The Problem With One Size-Fits-All Diets…

IMG_1677 They don’t work. From years of playing with my own diet, trying different strategies from vegetarian, to ready-made shakes, to the paleo diet, I’ve learned that what works for someone else may not work for me. We all have individual needs. For one client it may be appropriate to recommend juicing while for the next that would be ineffective, or even dangerous. When I work with clients we explore their diets with a combined approach of focusing on what feels best while ensuring it meets all nutritional requirements. I generally spend more time on promoting an understanding of food, rather than telling someone what to eat. Ultimately we all know our own bodies best. Most importantly we need to find ways to approach our diets that we are comfortable with.

 

For my diet, I focus on real food. What I mean by real food is that I almost exclusively eat unpackaged, fresh food, with some restrictions. For example, my body doesn’t manage high-fructose fruit very well, so while I love pears, mangoes and apricots I tend to avoid them.  I also struggle with beans and legumes, even with a diligent soaking process! However just because I struggle with them certainly doesn’t mean everyone does – and for someone who chooses a vegetarian diet, lentils and beans may be a very essential protein source.

 

The “right” or “perfect” diet isn’t going to be the same for everyone, and there are many diet variables to weed through. A common dietary ingredient up for debate is gluten. And while you may notice I promote gluten-free eating, I’m not entirely gluten free myself. This is for two reasons. First, I have determined that my body can manage small amounts of gluten with few ill effects.  For example, I have no issues with the (very) occasional slice of fresh bread, and the odd beer (what’s better than a cold beer on a hot day?). Secondly, I believe I have a good – though hard won – understanding of my relationship with food. I have a history of extremes and have found that I am healthiest when I accept food I like, and allow myself to enjoy them while being mindful of the balance I need to maintain.  I have learned many mindfulness techniques to help promote balance. This strategy works for me.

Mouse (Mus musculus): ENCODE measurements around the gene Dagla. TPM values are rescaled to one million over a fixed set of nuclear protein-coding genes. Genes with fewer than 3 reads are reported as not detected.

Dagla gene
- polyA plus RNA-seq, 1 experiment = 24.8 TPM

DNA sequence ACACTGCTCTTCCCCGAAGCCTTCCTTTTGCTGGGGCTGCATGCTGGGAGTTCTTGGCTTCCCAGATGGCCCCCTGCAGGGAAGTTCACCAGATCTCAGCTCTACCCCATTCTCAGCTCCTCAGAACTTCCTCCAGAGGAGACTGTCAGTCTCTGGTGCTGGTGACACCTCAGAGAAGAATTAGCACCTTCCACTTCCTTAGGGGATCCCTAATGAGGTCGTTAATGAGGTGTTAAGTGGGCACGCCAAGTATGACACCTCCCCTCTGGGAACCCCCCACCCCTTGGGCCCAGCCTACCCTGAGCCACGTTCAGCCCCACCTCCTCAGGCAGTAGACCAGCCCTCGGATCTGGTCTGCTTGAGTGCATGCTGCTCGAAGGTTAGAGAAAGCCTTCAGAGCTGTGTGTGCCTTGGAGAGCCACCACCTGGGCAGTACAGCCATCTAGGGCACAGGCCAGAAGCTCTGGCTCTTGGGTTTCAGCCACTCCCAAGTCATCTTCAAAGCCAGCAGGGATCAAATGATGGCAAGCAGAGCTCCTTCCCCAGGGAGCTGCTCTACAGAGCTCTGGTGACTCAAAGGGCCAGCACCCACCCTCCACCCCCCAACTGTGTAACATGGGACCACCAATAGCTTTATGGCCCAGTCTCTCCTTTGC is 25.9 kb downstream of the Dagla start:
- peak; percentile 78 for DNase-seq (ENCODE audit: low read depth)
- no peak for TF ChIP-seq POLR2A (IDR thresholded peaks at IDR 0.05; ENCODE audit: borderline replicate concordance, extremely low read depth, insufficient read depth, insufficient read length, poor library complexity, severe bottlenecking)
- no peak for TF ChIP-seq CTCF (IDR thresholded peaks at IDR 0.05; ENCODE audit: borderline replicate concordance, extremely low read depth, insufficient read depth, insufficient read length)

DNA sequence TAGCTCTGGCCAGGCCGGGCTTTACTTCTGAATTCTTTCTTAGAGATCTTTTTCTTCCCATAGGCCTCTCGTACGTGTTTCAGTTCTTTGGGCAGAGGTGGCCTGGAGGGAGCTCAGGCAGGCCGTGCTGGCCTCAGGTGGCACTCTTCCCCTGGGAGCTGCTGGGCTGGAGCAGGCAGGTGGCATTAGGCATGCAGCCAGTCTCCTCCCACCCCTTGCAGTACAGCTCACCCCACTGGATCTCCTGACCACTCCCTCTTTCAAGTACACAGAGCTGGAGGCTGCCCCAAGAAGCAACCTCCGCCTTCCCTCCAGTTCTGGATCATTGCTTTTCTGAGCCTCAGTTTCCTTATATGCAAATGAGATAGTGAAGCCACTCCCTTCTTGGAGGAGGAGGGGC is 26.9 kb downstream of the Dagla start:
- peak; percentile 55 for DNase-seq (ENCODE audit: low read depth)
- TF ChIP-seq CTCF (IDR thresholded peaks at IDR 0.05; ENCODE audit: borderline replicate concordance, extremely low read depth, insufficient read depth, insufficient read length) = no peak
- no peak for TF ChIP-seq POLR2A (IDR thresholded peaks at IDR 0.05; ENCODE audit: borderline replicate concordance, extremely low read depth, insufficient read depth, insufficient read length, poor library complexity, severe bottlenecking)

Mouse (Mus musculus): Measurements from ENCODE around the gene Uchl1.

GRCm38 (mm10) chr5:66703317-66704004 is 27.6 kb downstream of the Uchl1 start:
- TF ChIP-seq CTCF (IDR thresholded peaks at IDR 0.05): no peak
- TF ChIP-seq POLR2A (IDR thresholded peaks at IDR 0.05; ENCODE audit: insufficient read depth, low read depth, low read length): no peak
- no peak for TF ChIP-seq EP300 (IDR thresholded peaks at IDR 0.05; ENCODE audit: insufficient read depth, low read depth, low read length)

I promote gluten-free because I know from years of experience that many people struggle with grains in general, and gluten containing ones specifically. For some people gluten is best entirely removed from their diet, but for most of us, the most-of-the-time approach works just as well. Of course this all comes back to fitting our individual needs. Whether you are looking to lose weight, gain weight, manage chronic stomach problems or get a handle on sugar cravings my recommendations around how much, if any, would likely be varied.
There are many factors playing a role in what we choose to eat and why. If you are having trouble getting started in figuring out your diet I recommend food journaling. Recording and reflecting on the way that food makes you feel can provide heaps of information. Not to mention, simply having to write down what you are eating can greatly impact your choices. Try it out. Shoot me an email to brittany@wildlives.ca for your free copy of my Food and Mood Journal. 

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